The Council of Institutional Investors is seeking approval of a plan to provide $600,000 "to further educate the public and policy-makers of the virtue of defined benefit plans and the essential role of sponsors in promoting interests of shareholders," according to a proposal by the group.
The council would set up and initially fund a separate entity with its own board to oversee the initiative, allowing the CII to stay focused on corporate governance, said Amy Borrus, CII deputy director. The new entity would fund research and other activities and seek to be self-financing. Funding would initially come from CII reserves. CII plans to send the proposal to the general membership for a vote; a timeframe was unavailable.
The initiative "is offered in the spirit of the council membership recognizing that further diminishment of defined benefit plans could seriously erode efforts to fulfill the CII's core mission of promoting good corporate governance," the proposal said.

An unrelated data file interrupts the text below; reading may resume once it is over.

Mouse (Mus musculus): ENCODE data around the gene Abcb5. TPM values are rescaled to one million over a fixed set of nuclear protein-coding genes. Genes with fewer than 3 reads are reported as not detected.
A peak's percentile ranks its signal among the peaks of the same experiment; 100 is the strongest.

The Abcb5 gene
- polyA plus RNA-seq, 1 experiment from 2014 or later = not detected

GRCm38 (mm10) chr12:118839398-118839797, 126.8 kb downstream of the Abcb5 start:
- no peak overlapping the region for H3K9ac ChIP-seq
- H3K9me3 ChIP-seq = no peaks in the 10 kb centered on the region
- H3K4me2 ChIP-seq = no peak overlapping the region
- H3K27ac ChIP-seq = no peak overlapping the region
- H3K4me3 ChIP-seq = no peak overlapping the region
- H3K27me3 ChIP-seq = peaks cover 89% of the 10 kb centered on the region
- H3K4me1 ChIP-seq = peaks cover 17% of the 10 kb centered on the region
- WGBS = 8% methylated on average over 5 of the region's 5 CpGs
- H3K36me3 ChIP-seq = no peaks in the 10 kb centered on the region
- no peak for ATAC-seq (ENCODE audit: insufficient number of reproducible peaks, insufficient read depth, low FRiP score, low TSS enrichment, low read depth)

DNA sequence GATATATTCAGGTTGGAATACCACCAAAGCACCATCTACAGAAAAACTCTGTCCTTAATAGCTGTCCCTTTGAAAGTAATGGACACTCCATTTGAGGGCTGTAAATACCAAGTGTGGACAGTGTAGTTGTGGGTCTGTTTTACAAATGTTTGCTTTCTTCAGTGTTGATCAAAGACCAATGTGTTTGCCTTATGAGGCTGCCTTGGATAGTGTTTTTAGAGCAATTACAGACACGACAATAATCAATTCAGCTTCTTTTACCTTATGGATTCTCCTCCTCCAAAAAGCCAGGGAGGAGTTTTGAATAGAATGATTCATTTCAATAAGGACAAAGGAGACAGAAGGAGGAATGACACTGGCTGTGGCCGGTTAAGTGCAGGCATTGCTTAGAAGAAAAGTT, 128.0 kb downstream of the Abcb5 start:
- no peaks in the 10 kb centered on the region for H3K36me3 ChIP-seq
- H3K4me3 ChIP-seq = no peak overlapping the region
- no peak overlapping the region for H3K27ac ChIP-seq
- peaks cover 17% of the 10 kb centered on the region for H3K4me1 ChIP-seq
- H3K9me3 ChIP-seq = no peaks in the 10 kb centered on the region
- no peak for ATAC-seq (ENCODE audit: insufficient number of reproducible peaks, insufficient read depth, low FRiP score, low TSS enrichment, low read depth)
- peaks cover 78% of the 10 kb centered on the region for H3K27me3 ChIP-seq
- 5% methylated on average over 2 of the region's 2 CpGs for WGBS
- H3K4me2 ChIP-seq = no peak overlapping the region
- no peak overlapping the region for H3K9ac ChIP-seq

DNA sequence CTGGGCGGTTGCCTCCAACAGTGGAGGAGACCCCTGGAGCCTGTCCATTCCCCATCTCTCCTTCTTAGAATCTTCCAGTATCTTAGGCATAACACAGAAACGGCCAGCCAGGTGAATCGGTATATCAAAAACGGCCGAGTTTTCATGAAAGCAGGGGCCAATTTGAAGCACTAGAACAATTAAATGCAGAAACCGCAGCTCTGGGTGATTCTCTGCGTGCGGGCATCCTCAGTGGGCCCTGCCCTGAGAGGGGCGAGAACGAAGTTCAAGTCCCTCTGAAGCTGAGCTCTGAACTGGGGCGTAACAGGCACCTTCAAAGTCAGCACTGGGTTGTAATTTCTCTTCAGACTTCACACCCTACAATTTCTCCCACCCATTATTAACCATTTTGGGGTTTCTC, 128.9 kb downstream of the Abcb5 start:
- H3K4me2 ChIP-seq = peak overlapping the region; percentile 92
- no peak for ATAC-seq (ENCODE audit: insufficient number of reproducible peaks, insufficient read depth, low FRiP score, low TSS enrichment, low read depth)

Separately, financial innovation has undermined the traditional link between corporations and ownership voting rights, said Henry T.C. Hu, professor of the law of banking and finance, University of Texas School of Law, Austin, speaking today at the CII conference in Washington.
Hedge funds in some instances have obtained many more votes than reflected in their economic stake, often harming interests of other investors, he said. "Hedge funds can game disclosure rule," he said, adding that 13F filings are misleading if a fund hedges away its economic interests. He suggested possibly requiring investors to disclose all positions in a stock, both voting and economic, including the extent of hedged positions.
Mr. Hu said he was concerned about imposing restrictions, however, because limiting lending markets eliminates the benefits of short selling to keep stock prices in line with fair market value, he said.
Pension funds, for their part, face a fiduciary dilemma in the risk of losing millions of dollars in fees by forgoing securities lending in an effort to retain voting rights and curtail the practice of separating economic and voting ownership, he said.
"All economic theories that presume a link between corporations and voting rights can no longer be relied on," he said.